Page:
Offer any onboarding materials in a variety of content types: short videos, to the point text, and graphics. Keep the materials easy to understand for people with dyslexia or processing challenges. Make sure any responsibilities or procedures are clearly documented and kept in an easy to find location.

Encourage team members to book informal 1:1 “get to know you” meetings with each other to connect in a casual, safe environment. This also gives provides an opportunity to learn each other’s soft skills.

Create a Neurodiversity-Friendly Company Culture

Create a company culture which values neurodiversity by hiring, promoting, and valuing your neurodiverse team members.

Commit to reexamining outdated practices. Make it easy for all employees to have difficult conversations.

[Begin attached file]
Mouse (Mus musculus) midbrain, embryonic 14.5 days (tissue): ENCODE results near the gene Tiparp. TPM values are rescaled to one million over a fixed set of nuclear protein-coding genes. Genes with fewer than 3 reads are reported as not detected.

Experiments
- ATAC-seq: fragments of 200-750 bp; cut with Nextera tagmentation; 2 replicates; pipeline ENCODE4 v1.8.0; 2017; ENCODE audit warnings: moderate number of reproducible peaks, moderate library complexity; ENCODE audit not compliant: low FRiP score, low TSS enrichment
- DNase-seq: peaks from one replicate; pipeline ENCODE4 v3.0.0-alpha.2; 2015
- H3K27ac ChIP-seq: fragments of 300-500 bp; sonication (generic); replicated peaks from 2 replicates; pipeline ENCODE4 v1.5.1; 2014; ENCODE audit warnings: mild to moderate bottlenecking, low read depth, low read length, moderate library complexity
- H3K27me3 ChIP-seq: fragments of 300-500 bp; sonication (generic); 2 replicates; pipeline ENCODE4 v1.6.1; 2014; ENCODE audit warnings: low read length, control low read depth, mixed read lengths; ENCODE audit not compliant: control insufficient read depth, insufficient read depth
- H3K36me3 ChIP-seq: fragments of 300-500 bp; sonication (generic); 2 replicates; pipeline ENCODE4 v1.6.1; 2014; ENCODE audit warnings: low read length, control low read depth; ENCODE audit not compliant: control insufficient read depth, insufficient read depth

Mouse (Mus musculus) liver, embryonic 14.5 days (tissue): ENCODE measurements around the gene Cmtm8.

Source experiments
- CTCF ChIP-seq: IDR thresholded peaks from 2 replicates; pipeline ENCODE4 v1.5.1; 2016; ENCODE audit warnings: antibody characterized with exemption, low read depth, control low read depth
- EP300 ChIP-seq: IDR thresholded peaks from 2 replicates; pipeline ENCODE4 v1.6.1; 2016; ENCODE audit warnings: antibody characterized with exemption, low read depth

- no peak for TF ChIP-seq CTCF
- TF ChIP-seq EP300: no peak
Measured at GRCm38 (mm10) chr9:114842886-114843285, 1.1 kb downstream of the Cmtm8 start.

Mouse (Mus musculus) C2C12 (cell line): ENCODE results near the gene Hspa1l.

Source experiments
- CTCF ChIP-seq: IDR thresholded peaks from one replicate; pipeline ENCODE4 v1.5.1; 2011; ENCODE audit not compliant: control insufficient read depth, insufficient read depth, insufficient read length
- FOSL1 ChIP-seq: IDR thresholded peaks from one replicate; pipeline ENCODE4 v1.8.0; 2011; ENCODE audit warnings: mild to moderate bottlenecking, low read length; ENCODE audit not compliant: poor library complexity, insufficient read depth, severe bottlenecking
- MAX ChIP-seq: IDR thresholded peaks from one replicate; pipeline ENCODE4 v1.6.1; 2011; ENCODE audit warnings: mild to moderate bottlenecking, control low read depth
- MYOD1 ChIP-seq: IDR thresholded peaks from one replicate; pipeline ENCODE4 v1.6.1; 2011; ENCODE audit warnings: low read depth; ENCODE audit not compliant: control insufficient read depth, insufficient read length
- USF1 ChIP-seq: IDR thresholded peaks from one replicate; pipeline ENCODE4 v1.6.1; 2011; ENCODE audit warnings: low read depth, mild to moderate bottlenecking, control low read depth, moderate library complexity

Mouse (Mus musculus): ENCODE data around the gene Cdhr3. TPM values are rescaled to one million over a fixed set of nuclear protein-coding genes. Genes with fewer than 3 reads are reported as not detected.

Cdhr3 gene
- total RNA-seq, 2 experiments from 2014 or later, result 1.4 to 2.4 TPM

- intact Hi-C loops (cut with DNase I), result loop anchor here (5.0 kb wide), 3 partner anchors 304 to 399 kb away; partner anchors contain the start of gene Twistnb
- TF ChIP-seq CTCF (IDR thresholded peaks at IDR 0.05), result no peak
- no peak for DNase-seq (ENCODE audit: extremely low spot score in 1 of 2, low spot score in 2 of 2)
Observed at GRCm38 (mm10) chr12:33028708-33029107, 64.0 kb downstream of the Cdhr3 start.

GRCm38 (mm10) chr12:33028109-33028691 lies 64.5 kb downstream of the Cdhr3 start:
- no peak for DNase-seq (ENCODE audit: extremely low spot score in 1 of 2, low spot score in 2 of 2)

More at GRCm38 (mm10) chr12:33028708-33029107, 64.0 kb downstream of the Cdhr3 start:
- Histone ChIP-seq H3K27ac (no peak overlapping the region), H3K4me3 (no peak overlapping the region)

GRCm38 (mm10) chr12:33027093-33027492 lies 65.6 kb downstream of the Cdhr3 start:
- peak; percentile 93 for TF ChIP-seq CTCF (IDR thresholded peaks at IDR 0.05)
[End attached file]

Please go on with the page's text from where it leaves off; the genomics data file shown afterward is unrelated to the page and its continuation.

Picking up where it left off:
Encourage personal growth by hosting regular workshops on tough topics, preferably led by #actuallyneurodiverse folks.

Familiarize yourself with autistic traits and especially how they can present differently in women.

Learn about masking and the trauma it can cause.

And always approach people from a place of kindness and support.

Understand that many neurodiverse folks are not comfortable disclosing their neurodivergence. And that’s fine. But create an environment of support for all.

Photo by LinkedIn Sales Solutions on Unsplash

Redesign your HR Systems

Make it company policy to recognize invisible disabilities and self-diagnosed neurodiversity. Understand the barriers to diagnosis that exist for many.